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Youghal

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Overview





Youghal is a historic port town located on the south coast of Ireland and on the west side of the river estuary that forms the Cork / Waterford border. The town quay basin dries but it offers seasonal visitor moorings, a visitor pontoon, and the choice of several anchoring areas one of which is off of the town.

Although a short move may be required, the estuary can offer complete protection from all conditions. With strong southerly conditions a roll tends to develop in the anchorage off the town quay but at such times shelter may be easily obtained by moving to the opposite side of the river. Although there are many obstructions in Youghal Bay, including a moderately deep bar outside the entrance, two well-marked channels lead across it providing straightforward access night or day. The entrance is however subject to strong tidal currents and it is best to arrive here on the flood and depart on the ebb.
Please note

Southerly winds raise a heavy sea in Youghal Bay. Neither channel should be approached in any south-easterly or southerly conditions above force five.




1 comment
Keyfacts for Youghal
Facilities
Water available via tapTop up fuel available in the area via jerry cansMini-supermarket or supermarket availableExtensive shopping available in the areaFuel by arrangement with bulk tanker providerSlipway availableShore based toilet facilitiesHot food available in the localityPublic house or wine bar in the areaMarked or notable walks in the vicinity of this locationPleasant family beach in the areaCashpoint or bank available in the areaPost Office in the areaInternet café in the areaBus service available in the areaRegional or international airport within 25 kilometresTourist Information office availableShore based family recreation in the area


Nature
No fees for anchoring or berthing in this locationAnchoring locationBerth alongside a deep water pier or raft up to other vesselsVisitors moorings available, or possibly by club arrangementJetty or a structure to assist landingSailing Club baseUrban nature,  anything from a small town of more 5,000 inhabitants  to a large cityHistoric, geographic or culturally significant location; or in the immediate vicinity

Considerations
None listed

Protected sectors

Current wind over the protected quadrants
Minimum depth
3 metres (9.84 feet).

Approaches
3 stars: Attentive navigation; daylight access with dangers that need attention.
Shelter
5 stars: Complete protection; all-round shelter in all reasonable conditions.



Last modified
June 5th 2020

Summary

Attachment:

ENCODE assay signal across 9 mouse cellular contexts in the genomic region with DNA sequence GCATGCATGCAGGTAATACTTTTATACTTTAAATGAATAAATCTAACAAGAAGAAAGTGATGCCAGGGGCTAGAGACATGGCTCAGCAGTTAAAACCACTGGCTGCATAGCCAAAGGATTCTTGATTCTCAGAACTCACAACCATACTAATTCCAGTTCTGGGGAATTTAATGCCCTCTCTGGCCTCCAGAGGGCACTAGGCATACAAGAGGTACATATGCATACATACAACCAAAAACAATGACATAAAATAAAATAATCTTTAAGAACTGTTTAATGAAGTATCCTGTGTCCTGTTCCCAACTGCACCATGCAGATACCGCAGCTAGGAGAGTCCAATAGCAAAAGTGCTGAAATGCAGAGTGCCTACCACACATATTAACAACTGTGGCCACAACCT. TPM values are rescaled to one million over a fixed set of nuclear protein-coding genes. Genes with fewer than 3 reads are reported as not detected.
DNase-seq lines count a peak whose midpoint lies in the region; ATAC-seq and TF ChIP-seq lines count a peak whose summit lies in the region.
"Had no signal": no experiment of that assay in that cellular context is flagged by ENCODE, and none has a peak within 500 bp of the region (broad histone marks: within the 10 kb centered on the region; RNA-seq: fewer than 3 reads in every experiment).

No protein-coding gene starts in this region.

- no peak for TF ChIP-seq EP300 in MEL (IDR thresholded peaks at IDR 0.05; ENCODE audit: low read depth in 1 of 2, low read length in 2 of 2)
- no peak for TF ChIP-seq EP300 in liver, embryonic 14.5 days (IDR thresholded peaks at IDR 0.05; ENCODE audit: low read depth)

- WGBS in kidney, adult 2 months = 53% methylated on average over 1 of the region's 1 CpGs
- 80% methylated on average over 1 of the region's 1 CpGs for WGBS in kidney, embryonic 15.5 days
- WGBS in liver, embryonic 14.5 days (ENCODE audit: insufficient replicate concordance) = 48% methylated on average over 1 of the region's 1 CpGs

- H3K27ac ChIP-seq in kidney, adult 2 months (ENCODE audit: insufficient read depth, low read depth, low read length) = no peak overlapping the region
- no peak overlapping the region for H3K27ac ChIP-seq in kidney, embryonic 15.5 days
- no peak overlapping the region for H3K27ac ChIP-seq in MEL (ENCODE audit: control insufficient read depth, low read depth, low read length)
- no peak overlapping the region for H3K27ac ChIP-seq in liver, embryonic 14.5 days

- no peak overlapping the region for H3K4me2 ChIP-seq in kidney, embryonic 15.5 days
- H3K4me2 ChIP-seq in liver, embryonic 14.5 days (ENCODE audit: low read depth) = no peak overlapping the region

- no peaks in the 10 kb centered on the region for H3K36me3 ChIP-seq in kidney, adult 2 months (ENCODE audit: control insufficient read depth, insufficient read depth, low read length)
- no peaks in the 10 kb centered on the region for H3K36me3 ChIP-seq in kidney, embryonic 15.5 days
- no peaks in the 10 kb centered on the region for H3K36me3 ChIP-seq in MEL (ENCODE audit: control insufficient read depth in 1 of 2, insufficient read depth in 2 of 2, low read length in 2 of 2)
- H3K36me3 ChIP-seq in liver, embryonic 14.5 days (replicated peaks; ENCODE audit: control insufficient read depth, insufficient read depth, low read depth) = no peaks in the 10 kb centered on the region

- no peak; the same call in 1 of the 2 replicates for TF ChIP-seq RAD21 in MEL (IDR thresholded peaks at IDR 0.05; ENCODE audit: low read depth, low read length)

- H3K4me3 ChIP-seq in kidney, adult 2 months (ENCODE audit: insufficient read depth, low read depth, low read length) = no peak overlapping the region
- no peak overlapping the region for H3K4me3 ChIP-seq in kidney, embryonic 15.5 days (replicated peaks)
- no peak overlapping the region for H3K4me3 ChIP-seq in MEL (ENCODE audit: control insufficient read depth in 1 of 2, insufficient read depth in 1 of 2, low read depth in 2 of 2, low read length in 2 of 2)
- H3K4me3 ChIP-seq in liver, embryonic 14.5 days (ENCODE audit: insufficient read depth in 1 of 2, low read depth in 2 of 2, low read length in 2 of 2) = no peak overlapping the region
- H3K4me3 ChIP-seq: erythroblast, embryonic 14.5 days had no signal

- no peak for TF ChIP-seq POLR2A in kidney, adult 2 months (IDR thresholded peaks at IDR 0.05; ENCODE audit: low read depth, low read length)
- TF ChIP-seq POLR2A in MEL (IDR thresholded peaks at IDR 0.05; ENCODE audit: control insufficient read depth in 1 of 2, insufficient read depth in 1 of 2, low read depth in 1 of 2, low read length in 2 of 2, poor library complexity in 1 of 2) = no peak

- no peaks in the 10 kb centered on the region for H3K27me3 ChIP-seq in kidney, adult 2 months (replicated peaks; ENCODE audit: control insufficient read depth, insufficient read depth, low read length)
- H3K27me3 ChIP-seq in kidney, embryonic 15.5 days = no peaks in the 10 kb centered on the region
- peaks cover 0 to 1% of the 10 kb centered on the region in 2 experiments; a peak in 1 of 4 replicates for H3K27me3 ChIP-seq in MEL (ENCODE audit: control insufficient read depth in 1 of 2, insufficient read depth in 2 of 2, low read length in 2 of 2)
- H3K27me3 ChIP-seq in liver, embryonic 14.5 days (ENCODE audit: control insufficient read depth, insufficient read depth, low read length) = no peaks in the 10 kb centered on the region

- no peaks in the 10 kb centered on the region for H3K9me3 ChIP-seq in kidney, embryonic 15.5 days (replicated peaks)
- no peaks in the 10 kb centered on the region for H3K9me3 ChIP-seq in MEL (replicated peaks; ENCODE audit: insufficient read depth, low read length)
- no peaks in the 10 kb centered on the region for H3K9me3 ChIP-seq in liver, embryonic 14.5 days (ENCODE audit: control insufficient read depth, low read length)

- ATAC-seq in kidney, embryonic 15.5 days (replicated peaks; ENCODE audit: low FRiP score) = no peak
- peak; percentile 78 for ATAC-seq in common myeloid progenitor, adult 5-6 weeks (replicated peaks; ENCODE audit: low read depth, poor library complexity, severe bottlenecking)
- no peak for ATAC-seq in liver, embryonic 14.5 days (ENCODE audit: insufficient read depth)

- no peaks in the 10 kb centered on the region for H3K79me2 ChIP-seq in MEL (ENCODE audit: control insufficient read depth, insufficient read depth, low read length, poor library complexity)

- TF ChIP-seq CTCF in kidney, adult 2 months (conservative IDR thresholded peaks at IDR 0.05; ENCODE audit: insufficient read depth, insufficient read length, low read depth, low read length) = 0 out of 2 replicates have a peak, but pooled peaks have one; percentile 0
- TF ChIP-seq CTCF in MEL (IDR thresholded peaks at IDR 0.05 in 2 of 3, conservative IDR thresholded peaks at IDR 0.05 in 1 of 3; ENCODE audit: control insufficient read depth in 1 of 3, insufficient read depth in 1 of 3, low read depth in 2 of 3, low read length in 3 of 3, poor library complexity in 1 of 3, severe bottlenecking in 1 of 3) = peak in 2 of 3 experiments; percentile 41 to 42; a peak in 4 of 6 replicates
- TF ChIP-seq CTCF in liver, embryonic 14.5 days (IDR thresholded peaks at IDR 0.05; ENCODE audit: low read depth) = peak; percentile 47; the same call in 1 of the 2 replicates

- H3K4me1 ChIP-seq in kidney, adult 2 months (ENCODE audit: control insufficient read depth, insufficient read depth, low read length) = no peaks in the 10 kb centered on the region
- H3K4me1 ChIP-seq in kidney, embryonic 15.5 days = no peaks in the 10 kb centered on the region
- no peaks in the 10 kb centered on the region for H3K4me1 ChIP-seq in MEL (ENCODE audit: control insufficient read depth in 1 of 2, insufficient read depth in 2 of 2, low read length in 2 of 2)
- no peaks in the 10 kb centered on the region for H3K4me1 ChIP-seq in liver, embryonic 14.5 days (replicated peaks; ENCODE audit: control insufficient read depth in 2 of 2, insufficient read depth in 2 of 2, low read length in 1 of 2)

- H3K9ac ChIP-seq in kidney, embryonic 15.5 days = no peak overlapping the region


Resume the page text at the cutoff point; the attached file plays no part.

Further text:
A completely protected location with attentive navigation required for access.

Facilities
Water available via tapTop up fuel available in the area via jerry cansMini-supermarket or supermarket availableExtensive shopping available in the areaFuel by arrangement with bulk tanker providerSlipway availableShore based toilet facilitiesHot food available in the localityPublic house or wine bar in the areaMarked or notable walks in the vicinity of this locationPleasant family beach in the areaCashpoint or bank available in the areaPost Office in the areaInternet café in the areaBus service available in the areaRegional or international airport within 25 kilometresTourist Information office availableShore based family recreation in the area


Nature
No fees for anchoring or berthing in this locationAnchoring locationBerth alongside a deep water pier or raft up to other vesselsVisitors moorings available, or possibly by club arrangementJetty or a structure to assist landingSailing Club baseUrban nature,  anything from a small town of more 5,000 inhabitants  to a large cityHistoric, geographic or culturally significant location; or in the immediate vicinity

Considerations
None listed



HM  +353 87 2511143     Moorings  +353 868 050726      Ch.14 [Youghal]
Position and approaches
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Haven position

51° 57.114' N, 007° 50.548' W

Off the town basin beside the Town Hall.

What are the initial fixes?

The following waypoints will set up a final approach:

(i) Youghal West Bar initial fix

51° 54.855' N, 007° 50.380' W

This waypoint is 1.7 nautical miles out from the sectored light in the middle of the white sector, of the West channel. It is 400 metres west of the Bar Rocks Cardinal Marker and a course of 360° (T) from here leads into the entrance.

(ii) Youghal East Bar initial fix

51° 55.835' N, 007° 48.530' W

This waypoint is 1.7 nautical miles out from the sectored light in the middle of the white sector, of the East channel. It is half a mile north of the Blackball Ledge cardinal marker and a course of 300° (T) from here leads into the entrance.
Please note

Initial fixes only set up their listed targets. Do not plan to sail directly between initial fixes as a routing sequence.




What are the key points of the approach?

Offshore details are available in southeastern Ireland’s coastal overview for Rosslare Harbour to Cork Harbour Route location.

  • Vessels approaching from the east should use the East Bar, pass in ½ a mile north of the Blackball East Cardinal and steer for the prominent Youghal Light.

  • Vessels approaching from the west should round Caple Island and use the East Bar, pass 200 metres to the west of the Bar Rocks South Cardinal and steer for the Youghal Light.
  • Follow the western shore in through the estuary standing off 200 metres.


Not what you need?
Click the 'Next' and 'Previous' buttons to progress through neighbouring havens in a coastal 'clockwise' or 'anti-clockwise' sequence. Below are the ten nearest havens to Youghal for your convenience.
Ten nearest havens by straight line charted distance and bearing:
  1. Knockadoon Slip - 2.5 miles SSW
  2. Ardmore Bay - 2.9 miles E
  3. Ballycotton - 5.9 miles SW
  4. Dungarvan Town Quay - 7.3 miles NE
  5. Helvick - 7.8 miles ENE
  6. Ballynacourty (The Pool) - 7.9 miles NE
  7. Northeast of Great Island - 8.7 miles WSW